Tiffany McGovern, director of sales and marketing for Woodbury Mews, says that’s something she sees a lot—along with a lot of guilt. “There is a big sense of guilt that moms in the middle often feel about making the decision to move a loved one,” she says. “Women in particular feel it’s their duty to be the one to take care of a parent, but in reality, trying to do that is not always the best solution for either party. A lot of times when they come to a community like ours, they realize that they’re getting much better care—not just medical care but also opportunities to socialize and really enjoy life. Mom being home alone all day watching TV isn’t good for anyone.”
Alleviating the burden
One of the most important things that senior living communities can do is remove some of the burden that moms in the middle feel, as well as the stress that parents might feel by letting their adult children take care of them. Christina O’Leary, director of branding and project management for Spring Hills Senior Communities (with multiple locations including Cherry Hill), says a community can “take the pressure off that mom in the middle.”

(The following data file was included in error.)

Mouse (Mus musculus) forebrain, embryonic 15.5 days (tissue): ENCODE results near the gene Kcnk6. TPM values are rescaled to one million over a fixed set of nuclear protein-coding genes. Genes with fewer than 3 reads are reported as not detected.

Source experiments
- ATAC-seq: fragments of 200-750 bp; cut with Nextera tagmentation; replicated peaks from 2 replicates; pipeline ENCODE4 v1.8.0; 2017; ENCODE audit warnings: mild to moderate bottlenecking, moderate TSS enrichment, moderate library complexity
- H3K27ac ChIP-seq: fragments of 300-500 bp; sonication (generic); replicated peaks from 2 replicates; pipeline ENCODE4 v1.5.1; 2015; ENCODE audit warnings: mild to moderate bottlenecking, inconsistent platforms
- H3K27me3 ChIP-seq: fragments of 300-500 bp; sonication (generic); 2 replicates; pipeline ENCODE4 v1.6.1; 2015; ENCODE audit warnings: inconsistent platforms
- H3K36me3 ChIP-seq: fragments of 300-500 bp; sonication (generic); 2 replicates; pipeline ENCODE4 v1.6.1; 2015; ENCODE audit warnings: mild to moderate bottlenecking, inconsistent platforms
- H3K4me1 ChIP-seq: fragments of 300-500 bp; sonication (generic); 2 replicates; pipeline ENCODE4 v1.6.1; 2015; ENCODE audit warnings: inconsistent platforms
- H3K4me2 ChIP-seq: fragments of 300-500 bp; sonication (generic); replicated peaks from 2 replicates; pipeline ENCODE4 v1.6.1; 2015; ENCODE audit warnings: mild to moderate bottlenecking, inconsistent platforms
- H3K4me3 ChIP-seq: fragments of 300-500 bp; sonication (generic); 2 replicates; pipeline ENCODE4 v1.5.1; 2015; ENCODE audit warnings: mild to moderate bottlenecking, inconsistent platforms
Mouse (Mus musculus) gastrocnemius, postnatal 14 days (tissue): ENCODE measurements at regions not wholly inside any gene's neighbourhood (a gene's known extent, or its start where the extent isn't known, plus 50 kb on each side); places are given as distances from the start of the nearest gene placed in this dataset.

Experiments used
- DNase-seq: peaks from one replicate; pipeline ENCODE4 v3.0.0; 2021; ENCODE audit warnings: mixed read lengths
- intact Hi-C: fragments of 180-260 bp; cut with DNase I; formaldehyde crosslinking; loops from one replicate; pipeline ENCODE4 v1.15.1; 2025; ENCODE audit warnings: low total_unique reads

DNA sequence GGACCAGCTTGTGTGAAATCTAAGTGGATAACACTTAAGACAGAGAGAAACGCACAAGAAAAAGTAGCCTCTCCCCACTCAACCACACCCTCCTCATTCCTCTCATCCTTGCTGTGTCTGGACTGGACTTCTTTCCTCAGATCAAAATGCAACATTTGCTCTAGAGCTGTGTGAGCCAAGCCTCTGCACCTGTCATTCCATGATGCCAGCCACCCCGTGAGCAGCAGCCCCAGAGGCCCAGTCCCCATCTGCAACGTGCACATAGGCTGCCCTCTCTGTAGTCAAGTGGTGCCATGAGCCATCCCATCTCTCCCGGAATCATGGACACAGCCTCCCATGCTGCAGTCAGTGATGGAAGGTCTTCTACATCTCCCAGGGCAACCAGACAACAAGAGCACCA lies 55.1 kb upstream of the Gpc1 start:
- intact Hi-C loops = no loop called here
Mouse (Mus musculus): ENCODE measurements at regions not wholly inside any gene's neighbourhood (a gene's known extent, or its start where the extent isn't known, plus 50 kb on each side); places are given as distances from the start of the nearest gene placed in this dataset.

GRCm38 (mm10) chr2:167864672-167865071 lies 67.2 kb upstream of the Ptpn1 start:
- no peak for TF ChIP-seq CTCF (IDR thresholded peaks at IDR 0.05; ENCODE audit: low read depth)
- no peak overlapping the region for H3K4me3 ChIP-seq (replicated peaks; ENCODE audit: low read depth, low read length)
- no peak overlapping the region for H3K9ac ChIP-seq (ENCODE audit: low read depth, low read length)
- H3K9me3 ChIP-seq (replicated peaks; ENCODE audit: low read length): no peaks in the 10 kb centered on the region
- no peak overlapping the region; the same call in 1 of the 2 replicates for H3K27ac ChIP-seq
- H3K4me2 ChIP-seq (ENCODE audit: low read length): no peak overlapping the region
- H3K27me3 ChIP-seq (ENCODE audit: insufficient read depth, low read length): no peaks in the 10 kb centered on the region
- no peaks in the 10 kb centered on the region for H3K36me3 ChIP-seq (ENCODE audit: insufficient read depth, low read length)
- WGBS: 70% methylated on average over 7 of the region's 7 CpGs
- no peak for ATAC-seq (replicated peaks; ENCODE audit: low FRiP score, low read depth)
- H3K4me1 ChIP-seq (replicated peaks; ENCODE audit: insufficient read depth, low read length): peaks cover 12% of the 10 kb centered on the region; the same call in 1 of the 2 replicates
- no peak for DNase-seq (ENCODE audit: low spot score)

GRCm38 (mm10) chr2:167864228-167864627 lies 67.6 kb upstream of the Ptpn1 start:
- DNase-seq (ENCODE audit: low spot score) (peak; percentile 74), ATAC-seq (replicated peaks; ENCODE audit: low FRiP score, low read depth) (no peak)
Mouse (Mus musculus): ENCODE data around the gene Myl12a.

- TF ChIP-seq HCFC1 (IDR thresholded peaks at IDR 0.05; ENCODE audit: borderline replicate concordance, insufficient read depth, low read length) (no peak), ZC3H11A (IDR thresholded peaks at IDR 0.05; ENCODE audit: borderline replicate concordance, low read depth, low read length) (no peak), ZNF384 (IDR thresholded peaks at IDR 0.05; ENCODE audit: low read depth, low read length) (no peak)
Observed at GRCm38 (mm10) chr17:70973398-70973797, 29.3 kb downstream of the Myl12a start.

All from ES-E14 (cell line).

Today’s senior living communities have a lot to offer. Seniors just need to get over the false preconceived notions they may be harboring. “I think the seniors have a fear of what a community is going to be like—assuming they’ll be locked away or lose independence,” says Barbara Wrzeszcz, director of marketing for Collingswood Manor in Collingswood. “But this is retirement living. It’s not locking someone away—it’s opening a door. We don’t prohibit our residents from the things they were doing at home. They still do them here. In fact, they often find they can do even more than they were ever doing at home on their own.”